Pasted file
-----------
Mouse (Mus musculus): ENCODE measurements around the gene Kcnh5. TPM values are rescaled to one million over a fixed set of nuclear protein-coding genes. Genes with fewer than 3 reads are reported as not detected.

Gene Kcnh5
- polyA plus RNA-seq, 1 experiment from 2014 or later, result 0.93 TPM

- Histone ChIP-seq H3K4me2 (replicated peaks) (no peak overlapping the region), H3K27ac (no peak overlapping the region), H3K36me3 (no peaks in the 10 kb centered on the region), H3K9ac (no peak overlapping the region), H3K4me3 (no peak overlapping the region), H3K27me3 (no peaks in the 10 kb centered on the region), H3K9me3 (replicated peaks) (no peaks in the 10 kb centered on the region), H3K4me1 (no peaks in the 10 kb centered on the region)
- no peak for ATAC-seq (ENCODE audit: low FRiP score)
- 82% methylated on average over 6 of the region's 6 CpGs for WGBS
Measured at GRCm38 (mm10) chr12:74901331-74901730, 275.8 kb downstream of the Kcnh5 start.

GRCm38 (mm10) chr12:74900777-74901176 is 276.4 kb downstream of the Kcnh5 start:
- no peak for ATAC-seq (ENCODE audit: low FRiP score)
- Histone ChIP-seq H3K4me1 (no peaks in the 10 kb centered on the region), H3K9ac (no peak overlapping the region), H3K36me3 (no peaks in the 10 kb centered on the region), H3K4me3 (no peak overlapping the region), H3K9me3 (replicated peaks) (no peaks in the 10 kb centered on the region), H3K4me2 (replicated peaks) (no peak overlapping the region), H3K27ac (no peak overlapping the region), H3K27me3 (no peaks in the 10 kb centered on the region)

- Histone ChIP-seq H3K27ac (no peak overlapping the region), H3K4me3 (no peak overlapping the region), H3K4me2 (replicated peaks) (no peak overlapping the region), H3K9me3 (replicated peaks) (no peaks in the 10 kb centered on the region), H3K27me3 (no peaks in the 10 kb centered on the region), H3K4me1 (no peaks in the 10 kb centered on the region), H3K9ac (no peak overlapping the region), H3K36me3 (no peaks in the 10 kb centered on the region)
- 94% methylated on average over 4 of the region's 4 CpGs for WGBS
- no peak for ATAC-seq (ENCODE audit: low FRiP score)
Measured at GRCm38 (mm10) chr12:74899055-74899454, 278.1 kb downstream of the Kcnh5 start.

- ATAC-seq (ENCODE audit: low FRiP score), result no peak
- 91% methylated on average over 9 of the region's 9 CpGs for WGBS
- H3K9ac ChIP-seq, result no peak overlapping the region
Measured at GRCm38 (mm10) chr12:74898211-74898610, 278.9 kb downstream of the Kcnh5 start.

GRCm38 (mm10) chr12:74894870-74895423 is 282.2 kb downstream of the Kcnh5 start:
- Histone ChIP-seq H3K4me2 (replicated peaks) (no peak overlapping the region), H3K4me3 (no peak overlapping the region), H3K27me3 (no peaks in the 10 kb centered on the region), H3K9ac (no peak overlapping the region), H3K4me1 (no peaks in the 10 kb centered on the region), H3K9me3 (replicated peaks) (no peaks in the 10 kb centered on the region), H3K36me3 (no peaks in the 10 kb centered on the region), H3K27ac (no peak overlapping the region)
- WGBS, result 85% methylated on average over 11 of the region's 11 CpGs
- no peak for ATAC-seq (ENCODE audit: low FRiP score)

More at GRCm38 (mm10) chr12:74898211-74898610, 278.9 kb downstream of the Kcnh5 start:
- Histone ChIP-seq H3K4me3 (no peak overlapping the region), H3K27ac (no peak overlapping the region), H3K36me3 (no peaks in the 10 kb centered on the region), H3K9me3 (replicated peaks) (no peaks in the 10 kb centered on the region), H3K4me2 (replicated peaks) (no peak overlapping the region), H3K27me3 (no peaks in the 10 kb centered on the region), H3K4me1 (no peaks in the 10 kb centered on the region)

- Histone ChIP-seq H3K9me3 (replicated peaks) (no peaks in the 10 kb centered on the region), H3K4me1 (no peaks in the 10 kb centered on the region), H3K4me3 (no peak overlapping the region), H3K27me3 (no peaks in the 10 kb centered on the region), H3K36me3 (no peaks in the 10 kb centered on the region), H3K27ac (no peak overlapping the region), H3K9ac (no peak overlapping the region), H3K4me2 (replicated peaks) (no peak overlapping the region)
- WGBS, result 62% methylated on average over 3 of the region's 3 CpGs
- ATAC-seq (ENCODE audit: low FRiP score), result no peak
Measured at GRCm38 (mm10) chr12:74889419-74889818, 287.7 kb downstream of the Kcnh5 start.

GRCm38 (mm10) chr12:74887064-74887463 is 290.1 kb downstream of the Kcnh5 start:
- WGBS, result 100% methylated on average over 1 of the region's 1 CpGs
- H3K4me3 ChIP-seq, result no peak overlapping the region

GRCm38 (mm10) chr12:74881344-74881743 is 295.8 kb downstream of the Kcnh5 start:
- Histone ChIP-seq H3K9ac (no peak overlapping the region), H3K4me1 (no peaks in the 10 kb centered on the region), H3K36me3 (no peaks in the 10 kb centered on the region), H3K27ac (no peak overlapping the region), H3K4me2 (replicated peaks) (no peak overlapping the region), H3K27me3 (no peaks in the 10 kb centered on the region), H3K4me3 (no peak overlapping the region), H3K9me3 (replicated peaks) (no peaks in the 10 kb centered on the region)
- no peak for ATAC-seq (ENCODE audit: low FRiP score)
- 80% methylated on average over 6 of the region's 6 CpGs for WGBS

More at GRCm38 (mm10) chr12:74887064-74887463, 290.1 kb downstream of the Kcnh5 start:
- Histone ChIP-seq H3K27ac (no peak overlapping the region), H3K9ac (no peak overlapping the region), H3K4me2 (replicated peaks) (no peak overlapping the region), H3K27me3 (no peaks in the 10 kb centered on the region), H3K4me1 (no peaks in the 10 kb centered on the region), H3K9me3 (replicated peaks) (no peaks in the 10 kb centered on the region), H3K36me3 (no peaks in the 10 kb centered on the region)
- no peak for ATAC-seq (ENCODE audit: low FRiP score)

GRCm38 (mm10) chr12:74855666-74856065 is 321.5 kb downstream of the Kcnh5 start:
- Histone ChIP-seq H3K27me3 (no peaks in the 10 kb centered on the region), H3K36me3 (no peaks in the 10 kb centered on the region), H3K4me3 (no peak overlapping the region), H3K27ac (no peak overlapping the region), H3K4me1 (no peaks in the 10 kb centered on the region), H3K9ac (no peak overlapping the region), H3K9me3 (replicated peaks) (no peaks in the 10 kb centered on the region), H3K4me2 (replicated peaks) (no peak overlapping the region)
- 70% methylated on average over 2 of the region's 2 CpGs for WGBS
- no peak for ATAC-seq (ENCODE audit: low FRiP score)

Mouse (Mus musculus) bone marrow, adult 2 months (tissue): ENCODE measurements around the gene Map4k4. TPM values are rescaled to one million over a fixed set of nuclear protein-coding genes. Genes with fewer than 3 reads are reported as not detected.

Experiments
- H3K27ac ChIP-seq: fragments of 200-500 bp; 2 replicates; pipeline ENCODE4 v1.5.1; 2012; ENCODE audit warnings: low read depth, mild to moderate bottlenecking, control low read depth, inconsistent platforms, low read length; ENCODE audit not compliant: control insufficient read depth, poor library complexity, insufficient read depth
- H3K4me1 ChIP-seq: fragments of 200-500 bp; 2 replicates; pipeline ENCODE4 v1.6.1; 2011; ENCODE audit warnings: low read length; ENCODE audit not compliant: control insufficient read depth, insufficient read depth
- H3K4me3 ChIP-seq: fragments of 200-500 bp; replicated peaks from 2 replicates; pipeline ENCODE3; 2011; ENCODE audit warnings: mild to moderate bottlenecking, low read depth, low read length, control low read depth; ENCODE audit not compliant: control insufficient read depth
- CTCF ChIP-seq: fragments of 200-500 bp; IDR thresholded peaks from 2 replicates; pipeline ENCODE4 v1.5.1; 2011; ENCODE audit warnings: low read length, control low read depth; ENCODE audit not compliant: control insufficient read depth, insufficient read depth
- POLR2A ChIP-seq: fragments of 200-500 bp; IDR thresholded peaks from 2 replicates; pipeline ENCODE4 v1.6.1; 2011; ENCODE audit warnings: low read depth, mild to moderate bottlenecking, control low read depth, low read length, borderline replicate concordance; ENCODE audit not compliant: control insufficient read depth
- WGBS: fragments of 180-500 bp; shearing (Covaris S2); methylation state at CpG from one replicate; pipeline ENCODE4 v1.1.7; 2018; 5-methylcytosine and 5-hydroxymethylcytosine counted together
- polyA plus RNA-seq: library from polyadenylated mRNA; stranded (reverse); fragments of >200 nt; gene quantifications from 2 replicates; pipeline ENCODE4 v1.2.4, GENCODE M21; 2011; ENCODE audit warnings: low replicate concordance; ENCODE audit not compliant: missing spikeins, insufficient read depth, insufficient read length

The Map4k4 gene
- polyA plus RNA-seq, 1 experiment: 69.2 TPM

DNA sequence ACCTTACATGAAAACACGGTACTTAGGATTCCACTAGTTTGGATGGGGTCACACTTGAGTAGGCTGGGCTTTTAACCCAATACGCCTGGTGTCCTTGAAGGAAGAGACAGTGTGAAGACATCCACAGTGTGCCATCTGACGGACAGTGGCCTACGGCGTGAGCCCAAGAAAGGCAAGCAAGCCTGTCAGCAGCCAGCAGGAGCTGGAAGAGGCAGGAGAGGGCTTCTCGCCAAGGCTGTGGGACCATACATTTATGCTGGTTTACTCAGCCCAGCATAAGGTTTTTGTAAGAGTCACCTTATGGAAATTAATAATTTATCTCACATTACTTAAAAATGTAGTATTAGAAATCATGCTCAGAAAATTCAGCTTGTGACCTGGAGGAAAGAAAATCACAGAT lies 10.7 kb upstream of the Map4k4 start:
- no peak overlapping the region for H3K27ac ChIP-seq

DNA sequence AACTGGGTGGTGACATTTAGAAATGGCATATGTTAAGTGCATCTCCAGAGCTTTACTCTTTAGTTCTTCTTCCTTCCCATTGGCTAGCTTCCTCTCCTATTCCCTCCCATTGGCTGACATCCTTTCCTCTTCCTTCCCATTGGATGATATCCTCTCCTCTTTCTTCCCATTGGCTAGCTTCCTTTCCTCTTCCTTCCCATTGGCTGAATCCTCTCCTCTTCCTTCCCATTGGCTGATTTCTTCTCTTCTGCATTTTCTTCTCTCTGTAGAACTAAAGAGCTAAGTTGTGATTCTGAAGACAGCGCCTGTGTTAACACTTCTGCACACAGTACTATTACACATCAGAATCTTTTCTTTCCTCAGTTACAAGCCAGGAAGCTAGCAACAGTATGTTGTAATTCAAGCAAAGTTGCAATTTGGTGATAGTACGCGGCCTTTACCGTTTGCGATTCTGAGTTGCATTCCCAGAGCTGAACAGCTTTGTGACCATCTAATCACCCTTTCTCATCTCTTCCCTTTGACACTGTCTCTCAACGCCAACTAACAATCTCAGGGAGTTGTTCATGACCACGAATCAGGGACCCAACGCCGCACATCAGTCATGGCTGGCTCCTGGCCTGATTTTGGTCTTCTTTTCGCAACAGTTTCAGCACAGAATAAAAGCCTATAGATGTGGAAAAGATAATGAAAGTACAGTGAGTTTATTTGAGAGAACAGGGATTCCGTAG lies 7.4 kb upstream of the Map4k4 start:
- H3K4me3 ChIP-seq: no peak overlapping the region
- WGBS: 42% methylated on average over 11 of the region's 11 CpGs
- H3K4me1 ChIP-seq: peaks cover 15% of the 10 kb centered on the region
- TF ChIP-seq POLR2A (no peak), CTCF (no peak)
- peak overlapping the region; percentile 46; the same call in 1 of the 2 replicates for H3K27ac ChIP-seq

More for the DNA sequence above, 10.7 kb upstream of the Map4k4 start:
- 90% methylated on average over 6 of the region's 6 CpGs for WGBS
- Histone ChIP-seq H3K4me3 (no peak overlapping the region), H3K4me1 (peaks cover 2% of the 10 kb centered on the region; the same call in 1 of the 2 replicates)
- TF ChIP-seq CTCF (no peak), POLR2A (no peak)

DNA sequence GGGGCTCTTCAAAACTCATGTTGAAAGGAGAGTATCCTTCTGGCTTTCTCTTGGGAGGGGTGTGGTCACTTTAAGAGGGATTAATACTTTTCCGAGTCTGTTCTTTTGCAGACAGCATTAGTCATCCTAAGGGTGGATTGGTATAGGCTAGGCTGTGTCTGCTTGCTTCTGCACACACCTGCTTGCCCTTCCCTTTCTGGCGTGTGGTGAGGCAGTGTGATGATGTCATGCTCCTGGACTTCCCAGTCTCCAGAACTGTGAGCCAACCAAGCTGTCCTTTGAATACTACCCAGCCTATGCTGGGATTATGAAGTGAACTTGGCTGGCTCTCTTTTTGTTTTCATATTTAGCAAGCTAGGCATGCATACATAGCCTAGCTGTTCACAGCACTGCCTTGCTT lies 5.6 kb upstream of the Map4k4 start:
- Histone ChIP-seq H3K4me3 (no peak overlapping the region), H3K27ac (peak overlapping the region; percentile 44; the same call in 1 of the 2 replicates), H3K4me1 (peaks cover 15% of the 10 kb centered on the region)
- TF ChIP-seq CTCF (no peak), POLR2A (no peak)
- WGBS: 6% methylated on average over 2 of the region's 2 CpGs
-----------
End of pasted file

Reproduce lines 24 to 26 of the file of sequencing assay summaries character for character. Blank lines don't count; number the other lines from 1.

- Histone ChIP-seq H3K4me3 (no peak overlapping the region), H3K27ac (no peak overlapping the region), H3K36me3 (no peaks in the 10 kb centered on the region), H3K9me3 (replicated peaks) (no peaks in the 10 kb centered on the region), H3K4me2 (replicated peaks) (no peak overlapping the region), H3K27me3 (no peaks in the 10 kb centered on the region), H3K4me1 (no peaks in the 10 kb centered on the region)

- Histone ChIP-seq H3K9me3 (replicated peaks) (no peaks in the 10 kb centered on the region), H3K4me1 (no peaks in the 10 kb centered on the region), H3K4me3 (no peak overlapping the region), H3K27me3 (no peaks in the 10 kb centered on the region), H3K36me3 (no peaks in the 10 kb centered on the region), H3K27ac (no peak overlapping the region), H3K9ac (no peak overlapping the region), H3K4me2 (replicated peaks) (no peak overlapping the region)
- WGBS, result 62% methylated on average over 3 of the region's 3 CpGs